The Iron Triangle. The Triple Constraint Theory. They sound like the names of DC villains or underground political movements, but there’s no need to call Batman. When you’re managing a project, you’re glad that they exist.
The triple constraints of project management define three interconnected elements that keep everything in perspective and on track. They are:
The concept usually appears as a triangle, with quality as the focal point and the three constraints forming the vertices. Together they add up to a fixed set of expectations, a verified schedule, and an established budget. When planned carefully and balanced well as the project progresses, they can lead to a successful outcome.
The scope of a project determines and defines its goals, deliverables, tasks, and deadlines. In other words, scope specifies:
When you’re managing scope, it’s critical to create a sense of order by prioritizing tasks, assigning resources efficiently, and carefully managing any changes requested by stakeholders. Many projects, however, fail with this vital constraint because:
The Triple Connection: If you increase the scope of your project, the budget or schedule will have to expand too. If, for example, your client widens the scope of a software project after learning about a similar, competing product now on the market, you may have to push up the delivery date and hire more staff to minimize schedule disruption, which in turn increases project cost.
Also known as the schedule, a project’s timeframe includes:
Effective scheduling is integral to a positive outcome, which is why project management solutions like Teamweek use Gantt charts to visualize a timeline. Each task is included on the map, along with its duration and dependencies, so that everyone has a clear idea of how the project is progressing.
The Triple Connection: If you reduce the project’s timeline, the cost will have to increase or the scope will have to decrease in order to restore balance. For example, if your customer asks you to bring a product launch date forward to coincide with a trade show or conference, you may have to add more people to meet the new deadline, which costs more in additional salaries. Alternatively, you could accommodate the schedule change by removing some product features, which decreases the scope of the project.
Practically all projects have a confirmed budget that provides the basis for cost control. For example, the client is willing to spend $60,000 to have you develop and deliver a new software platform for their business. When you measure actual costs against this approved budget, you can confirm whether the project is going according to plan or if changes are necessary.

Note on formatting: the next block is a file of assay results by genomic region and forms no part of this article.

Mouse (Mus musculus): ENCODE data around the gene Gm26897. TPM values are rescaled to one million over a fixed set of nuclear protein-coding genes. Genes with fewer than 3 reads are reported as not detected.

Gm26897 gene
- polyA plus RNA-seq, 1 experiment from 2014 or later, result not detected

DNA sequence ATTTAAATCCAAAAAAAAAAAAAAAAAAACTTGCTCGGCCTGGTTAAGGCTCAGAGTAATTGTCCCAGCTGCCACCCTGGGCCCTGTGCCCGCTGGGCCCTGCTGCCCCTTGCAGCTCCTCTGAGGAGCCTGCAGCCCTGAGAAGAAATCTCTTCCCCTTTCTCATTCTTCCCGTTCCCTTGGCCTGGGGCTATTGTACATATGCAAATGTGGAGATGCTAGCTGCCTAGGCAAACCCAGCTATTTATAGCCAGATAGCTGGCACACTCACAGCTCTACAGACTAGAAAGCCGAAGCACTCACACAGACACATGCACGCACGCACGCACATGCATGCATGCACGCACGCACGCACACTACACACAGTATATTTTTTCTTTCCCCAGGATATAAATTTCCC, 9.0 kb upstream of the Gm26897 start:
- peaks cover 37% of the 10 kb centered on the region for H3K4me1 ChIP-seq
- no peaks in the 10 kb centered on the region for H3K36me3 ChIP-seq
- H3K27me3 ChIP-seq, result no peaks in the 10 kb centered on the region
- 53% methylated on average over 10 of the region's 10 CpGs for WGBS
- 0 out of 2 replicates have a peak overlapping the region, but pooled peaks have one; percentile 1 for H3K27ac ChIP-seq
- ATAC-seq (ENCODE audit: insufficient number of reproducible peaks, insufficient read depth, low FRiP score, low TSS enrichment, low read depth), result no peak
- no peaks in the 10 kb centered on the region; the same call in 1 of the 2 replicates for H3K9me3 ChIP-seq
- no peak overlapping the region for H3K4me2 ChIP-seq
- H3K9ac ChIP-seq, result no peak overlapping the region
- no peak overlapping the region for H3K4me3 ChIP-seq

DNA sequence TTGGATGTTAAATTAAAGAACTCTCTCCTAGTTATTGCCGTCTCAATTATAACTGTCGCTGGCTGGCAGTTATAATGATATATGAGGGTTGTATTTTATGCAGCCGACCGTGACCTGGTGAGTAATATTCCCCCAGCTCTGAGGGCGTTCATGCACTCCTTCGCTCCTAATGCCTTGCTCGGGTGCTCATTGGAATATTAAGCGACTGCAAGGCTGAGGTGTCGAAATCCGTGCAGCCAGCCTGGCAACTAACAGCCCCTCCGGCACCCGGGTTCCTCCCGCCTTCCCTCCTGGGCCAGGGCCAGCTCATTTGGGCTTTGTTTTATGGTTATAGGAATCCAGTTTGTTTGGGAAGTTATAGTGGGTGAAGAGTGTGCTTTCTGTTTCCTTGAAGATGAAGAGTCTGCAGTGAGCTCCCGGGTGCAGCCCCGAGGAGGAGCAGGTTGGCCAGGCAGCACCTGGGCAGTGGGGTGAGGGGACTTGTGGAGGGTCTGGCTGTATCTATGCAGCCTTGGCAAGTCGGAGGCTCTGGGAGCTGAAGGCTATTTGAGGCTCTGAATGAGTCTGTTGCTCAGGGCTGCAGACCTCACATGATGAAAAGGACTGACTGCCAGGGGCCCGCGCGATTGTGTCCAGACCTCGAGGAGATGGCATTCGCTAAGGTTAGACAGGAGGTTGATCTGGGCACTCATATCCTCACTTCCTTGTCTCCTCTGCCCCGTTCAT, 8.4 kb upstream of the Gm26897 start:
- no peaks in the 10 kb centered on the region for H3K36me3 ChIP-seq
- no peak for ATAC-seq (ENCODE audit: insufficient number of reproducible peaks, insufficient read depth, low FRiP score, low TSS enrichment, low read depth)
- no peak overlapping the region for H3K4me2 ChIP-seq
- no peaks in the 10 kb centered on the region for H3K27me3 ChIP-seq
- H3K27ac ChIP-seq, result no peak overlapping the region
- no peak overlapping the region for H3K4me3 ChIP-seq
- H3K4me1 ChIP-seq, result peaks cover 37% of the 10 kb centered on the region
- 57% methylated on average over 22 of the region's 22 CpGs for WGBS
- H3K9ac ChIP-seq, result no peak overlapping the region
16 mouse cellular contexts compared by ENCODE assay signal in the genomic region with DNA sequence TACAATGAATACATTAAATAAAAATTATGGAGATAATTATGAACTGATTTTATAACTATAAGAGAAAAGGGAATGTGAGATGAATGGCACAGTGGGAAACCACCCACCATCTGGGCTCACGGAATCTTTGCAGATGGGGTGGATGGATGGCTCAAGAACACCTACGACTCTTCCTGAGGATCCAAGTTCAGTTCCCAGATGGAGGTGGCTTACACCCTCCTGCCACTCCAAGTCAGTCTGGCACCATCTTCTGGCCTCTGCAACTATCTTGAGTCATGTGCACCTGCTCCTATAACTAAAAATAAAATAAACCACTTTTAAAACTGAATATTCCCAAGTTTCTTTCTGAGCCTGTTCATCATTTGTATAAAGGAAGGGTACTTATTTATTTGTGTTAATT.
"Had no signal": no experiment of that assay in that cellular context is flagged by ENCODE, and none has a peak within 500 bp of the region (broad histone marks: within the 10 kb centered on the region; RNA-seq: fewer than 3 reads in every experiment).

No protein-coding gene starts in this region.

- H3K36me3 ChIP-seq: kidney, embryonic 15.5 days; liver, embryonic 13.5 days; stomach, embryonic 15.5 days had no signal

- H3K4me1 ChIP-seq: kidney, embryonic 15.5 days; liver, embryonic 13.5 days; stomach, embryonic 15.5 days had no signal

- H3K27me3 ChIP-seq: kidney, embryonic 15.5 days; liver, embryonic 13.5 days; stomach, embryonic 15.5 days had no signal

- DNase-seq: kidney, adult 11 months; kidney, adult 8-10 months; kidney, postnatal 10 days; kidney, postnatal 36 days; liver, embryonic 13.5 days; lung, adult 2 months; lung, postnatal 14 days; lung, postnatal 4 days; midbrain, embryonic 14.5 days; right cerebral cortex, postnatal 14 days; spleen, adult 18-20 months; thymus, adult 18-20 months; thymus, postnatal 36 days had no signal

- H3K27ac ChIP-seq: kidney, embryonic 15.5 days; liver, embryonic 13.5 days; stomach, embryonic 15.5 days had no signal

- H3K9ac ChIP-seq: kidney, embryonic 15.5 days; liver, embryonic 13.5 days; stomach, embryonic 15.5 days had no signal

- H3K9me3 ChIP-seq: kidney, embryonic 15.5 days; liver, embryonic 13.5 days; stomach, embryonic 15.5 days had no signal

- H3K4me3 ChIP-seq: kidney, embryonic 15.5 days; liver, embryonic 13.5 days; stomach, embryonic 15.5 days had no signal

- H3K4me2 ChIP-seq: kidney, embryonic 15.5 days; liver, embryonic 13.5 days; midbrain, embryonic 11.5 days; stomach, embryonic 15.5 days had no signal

Cost is generally estimated using variables like the following:
Any aspects of your project that have a monetary component become part of your cost structure and therefore your budget.
The Triple Connection: If you reduce the project budget cost, the scope will have to be trimmed down or the timeline extended. This situation can occur if your client cuts the budget for any reason, such as poor financial performance at their parent company. Less money means that the scope needs to be reduced to accommodate the new budget and the deadline pushed back so that you can locate less expensive resources.
Although the theory is called the triple constraints of project management, ‘quality’ is often included in the equation as a fourth wheel. It is similar to scope except that it focuses on characteristics of the deliverable(s). Quality also works in the same manner as the three constraints. For example, if your project is running late or coming too close to budget limits, you may still be able to deliver, but some characteristics may have been eliminated to save time or the testing period could have to be cut short. In both cases, quality is affected.
You can also deliver a project on time and within both the scope and the budget, but the quality may not be what the customer was hoping for. Because this is a subjective factor, the only way to measure it is by holding regular conversations with stakeholders and clients.
The triple constraint involves the balancing of scope, time, and cost until the project reaches a successful conclusion. Any changes to key attributes, whether they are requested by the client or come as a total surprise, will impact the others, requiring you to alter one or both of the other components to support the new additions or subtractions. Never assume that you can change one and leave the others as is: there is ALWAYS an effect on the other two that will call for some adjustments.
Once you understand these interdependencies, you will know what accommodations must be made when the client cuts the budget, moves the deadline one week ahead, or dumps their entire wishlist of new product features on you at the last minute. You’ll also be able to act more quickly, making any imbalances are as brief as possible.
Many project managers have compared the triple constraints of project management to a balancing act. Like juggling, it looks pretty straightforward- until you try it yourself. You also need to improve your mastery of the art via regular practice. Over time, the process can become intuitive based on experience, but until you reach that point, understanding this theory of checks and balances will help you make informed decisions during your project.